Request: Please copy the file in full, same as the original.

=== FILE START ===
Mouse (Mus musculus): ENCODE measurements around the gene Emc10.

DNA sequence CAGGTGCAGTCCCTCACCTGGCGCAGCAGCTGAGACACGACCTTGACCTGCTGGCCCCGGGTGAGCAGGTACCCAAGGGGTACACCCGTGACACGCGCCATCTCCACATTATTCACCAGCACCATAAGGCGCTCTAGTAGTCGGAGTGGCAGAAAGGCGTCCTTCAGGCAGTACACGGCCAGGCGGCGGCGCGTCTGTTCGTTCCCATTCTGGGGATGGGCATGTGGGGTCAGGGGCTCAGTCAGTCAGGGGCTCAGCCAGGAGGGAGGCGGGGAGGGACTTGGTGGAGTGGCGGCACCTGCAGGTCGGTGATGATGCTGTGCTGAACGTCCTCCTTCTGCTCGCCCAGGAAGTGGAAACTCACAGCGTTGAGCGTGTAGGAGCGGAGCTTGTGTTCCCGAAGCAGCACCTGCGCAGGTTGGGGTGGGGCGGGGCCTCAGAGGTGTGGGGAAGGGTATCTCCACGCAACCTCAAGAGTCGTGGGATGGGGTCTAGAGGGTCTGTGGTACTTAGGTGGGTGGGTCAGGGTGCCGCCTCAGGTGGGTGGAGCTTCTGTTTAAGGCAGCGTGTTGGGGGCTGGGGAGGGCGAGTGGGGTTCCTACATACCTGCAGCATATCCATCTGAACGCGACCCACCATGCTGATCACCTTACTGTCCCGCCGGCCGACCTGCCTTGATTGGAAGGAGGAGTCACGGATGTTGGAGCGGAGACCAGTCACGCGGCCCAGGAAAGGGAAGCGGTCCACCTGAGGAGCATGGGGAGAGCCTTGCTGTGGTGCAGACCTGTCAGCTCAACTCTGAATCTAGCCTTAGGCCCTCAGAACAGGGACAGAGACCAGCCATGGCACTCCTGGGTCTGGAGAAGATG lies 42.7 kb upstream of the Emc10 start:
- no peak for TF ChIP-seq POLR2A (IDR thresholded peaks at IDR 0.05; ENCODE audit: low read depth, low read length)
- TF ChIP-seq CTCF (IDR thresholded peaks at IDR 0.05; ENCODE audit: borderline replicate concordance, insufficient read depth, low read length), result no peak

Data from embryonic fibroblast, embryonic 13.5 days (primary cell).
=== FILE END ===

Mouse (Mus musculus): ENCODE measurements around the gene Emc10.

DNA sequence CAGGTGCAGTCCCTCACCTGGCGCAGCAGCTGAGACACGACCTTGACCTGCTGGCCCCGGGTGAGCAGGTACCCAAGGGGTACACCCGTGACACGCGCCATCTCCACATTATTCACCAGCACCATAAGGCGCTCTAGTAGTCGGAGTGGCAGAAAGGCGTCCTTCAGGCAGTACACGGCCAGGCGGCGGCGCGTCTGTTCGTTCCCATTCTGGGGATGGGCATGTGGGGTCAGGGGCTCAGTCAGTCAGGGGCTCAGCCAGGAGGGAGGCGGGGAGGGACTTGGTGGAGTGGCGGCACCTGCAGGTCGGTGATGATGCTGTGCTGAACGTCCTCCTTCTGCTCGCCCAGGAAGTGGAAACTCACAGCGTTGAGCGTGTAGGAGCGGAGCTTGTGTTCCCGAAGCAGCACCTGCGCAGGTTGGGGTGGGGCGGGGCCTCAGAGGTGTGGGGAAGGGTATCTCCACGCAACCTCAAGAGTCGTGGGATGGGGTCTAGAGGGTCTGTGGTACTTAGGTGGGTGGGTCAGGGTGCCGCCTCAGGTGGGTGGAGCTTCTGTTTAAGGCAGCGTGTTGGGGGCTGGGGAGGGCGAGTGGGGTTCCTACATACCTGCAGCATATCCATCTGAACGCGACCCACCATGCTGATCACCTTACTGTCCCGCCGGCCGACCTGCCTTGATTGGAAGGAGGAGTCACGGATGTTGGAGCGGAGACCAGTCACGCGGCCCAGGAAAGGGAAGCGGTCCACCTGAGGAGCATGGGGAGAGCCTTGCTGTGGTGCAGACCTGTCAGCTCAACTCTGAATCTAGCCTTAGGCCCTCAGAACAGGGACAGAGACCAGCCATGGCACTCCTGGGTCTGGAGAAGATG lies 42.7 kb upstream of the Emc10 start:
- no peak for TF ChIP-seq POLR2A (IDR thresholded peaks at IDR 0.05; ENCODE audit: low read depth, low read length)
- TF ChIP-seq CTCF (IDR thresholded peaks at IDR 0.05; ENCODE audit: borderline replicate concordance, insufficient read depth, low read length), result no peak

Data from embryonic fibroblast, embryonic 13.5 days (primary cell).